John Dallton John Dalton was born in September 5,1766 in Eaglesfield in Cumberland, England. Dalton and his family lived in a small country house. His family had been Quakers since 1690. Quakers where members of a society of friends. John had a brother named Mary and A brother named Charles, when he was born his brother was twelve years old and his sister was two years old.
Charles Hermite was an amazing French mathematician. He was known for his work with Abelian and elliptic functions, and for the many discoveries he made. He was originally treated unfairly because of his disorder, but he eventually proved that he was incredibly smart and capable of great things. Hermite went to many schools and had many tutors to complete his education. It took him many years to find a job that truly suited his creative and mathematic mind.
He was a kind man, a pacifist. He always opted for the peaceful way out. There have been many technological advances since the days of Einstein. And despite some skepticism, the theories he developed 85 years ago are still the most accurate that we have. Einstein comes from humble beginnings, born to a not-so-well-to-do family in Ulm, Germany.
Richard P. Feynman Early Life Richard was born on May 11th, 1918 in New York City, the first son of Melville and Lucille Feynman. He enjoyed science and mathematics from a early age, most of which he took it upon himself to learn before it was taught in school. His primary source for self-learning was the Encyclopedia Britannica and a lab that he set up in his room at home. In this lab he dabbled in electronics, whether it was repairing the radio or just making some circuits. In high school, Feynman was ahead in physics and mathematics, already a master of differential equations, trigonometry, and other high levels of calculus, but he was lacking in his other subjects, such as English and history.
Some of the public were confused, others happy and excited for the more efficient way to solve the equations, and some were hesitant. Most people during the sixteenth century were not used to thinking in terms of exponents, and astronomers were comfortable and already knew how to use arithmetic. John got a lot of praise and acclaim for not only being the inventor of logarithm, but for Napier Bones, his writing, and many more. Napier’s life did not change drastically as some other inventors or mathematicians did. John was already privileged growing up, the creation of logarithm was an ongoing project from many, and after John men continued to perfect the formulas.
He had two sisters there name was Gilberte also Jacqueline. They moved to a new house after his mother had passed away. The only reason that they moved he didn’t trust his son’s education at the local schools where they lived. It was a huge desion that he had to make to be able to teacher Blaise himself. He thought that they education that he could provide him was just as good as he would receive at a local school close by.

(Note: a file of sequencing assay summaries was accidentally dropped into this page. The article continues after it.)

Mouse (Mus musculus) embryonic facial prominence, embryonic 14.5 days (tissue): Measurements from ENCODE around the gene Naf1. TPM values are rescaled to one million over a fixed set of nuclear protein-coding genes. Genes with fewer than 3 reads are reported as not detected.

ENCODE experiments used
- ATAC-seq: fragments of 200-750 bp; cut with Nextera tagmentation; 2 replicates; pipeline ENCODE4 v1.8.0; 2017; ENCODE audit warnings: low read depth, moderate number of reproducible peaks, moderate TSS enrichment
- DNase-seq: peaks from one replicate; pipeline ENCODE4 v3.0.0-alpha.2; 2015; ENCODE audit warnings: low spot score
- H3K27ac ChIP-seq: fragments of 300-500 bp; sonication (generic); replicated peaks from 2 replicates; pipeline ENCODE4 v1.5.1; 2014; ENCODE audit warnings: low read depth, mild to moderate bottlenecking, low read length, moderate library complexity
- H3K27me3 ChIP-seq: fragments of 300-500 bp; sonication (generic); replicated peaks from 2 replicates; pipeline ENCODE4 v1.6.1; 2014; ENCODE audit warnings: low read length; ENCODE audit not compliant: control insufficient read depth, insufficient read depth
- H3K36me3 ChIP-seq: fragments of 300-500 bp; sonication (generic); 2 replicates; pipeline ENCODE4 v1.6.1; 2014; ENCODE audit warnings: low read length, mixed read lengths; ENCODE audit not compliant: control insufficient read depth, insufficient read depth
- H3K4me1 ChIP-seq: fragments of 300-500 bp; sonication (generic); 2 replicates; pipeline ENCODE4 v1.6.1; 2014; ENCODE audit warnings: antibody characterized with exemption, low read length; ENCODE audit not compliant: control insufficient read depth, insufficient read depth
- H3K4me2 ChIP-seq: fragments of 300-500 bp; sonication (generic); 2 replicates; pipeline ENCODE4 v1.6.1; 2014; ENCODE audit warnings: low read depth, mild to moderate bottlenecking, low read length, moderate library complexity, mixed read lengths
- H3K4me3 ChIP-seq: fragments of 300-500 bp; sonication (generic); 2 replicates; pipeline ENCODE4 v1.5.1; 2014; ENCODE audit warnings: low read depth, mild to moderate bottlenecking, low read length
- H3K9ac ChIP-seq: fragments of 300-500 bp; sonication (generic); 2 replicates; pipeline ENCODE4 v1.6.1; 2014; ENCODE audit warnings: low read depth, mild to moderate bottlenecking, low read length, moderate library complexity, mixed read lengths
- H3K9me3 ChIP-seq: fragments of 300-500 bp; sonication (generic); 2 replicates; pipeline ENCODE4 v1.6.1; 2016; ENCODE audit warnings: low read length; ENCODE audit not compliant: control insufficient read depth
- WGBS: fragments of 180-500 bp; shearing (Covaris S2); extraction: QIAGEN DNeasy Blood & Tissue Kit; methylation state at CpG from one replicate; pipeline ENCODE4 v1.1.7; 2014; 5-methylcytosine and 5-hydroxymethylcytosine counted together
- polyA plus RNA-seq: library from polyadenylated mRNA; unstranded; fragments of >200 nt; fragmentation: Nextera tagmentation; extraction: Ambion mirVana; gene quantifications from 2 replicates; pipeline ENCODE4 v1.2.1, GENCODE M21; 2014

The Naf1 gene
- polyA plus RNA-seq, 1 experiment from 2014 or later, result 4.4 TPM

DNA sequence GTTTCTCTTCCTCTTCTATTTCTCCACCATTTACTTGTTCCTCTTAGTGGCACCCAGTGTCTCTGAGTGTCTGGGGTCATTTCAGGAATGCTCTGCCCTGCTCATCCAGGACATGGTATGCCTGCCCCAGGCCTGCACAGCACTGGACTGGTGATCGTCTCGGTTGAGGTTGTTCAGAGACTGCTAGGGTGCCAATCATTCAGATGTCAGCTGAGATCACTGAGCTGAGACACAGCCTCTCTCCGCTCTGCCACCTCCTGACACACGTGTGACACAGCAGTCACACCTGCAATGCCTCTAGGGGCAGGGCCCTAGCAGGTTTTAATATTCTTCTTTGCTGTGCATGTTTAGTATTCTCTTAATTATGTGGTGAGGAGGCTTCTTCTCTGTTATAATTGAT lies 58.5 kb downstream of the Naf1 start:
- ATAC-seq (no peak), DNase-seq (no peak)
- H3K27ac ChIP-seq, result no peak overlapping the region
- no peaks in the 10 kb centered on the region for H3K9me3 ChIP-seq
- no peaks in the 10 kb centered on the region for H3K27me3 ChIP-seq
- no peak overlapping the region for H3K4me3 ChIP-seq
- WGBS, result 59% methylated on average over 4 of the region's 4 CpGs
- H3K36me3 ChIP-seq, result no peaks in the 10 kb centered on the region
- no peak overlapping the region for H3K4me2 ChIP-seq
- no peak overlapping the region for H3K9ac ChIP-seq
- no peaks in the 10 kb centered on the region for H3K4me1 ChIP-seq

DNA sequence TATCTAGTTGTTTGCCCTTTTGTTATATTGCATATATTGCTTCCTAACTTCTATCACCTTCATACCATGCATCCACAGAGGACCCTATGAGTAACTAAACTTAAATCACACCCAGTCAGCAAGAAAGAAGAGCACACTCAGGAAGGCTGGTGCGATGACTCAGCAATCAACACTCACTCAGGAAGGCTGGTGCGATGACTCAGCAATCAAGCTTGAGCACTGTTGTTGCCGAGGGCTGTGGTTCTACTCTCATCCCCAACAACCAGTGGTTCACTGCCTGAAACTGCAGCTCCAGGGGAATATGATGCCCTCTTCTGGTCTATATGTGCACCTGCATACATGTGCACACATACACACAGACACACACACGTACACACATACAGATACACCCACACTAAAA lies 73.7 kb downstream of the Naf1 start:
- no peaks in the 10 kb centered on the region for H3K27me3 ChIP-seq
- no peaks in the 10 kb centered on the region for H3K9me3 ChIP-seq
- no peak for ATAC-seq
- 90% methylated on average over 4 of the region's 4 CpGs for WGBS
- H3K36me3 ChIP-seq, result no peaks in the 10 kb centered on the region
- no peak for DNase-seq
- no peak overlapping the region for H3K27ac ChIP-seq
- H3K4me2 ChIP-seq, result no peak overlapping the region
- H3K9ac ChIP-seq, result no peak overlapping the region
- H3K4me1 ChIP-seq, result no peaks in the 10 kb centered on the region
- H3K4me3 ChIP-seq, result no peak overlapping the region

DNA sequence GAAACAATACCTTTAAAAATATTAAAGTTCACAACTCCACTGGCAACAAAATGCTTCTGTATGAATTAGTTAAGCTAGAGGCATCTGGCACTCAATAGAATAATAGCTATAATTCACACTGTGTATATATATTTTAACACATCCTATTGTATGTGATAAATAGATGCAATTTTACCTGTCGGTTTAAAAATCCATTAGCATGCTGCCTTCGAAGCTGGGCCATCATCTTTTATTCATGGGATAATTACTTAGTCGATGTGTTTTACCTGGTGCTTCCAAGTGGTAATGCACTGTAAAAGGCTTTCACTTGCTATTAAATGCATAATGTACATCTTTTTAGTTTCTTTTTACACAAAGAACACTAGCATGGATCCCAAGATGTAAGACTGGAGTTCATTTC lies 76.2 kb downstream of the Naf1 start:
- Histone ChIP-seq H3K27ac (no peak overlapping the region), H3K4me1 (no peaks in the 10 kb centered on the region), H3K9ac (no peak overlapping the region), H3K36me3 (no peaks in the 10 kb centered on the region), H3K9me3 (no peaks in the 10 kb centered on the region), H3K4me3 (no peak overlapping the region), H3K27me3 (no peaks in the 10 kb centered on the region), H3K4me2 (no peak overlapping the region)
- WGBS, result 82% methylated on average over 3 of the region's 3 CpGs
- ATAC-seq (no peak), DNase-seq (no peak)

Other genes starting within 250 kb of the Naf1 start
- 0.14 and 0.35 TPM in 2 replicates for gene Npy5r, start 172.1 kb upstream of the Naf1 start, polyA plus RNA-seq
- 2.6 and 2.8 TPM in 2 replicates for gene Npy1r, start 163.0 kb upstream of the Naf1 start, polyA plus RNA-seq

He was a well-educated physicist and astronomer. His lifetime was full of knowledge and study, but without that we would not be as greatly educated as we are in today’s age. Gauss grew up in a poor family with illiterate parents. He was born in Brunswick, Duchy of Brunswick on April 30, 1777, which in now located in Germany. Even at a young age Gauss was preforming and solving amazing puzzles and problems for his age.
A method was needed by 1860 to organize the sixty elements known by scientists. Many scientists helped contribute to the discoveries made for the Periodic Table, but Dmitri Mendeléev eventually constructed the first table. All of the elements that are a part of the Periodic Table are all based on the properties of matter. We are able to describe, classify, and quickly identify the elements by their properties. The table is also organized by their certain properties that repeat periodically when arranged by their atomic number.
His father w... ... middle of paper ... ...contributed if his health allowed. Niels Henrik Abel was a young but productive mathematician. In his short life he became a highly regarded mathematician and many of the formulas and theories he invented are still used today. Almost all of his work is very extensive and involved in very upper level math and because many people never reach this level he does not receive the credit he deserves. His work with the integral equations lead to the the invention of radar and sonar in an indirect way.
Pascal began his studies in 1635 with his reading of Euclid’s Elements and mastered them by age 12. This won the boy respect for his great talent in mathematics. Pascal in fact did not attend school; instead, Etienne brought him to lectures and mathematical gatherings at the “Academie Parsienne” nearly from its founding. At the early age of 16, Pascal began to play an active role in “Academie Parisienne”. There, Pascal became the principal disciple of Girard Desargues, a professor working there because he was the only one who appreciated his work in geometry.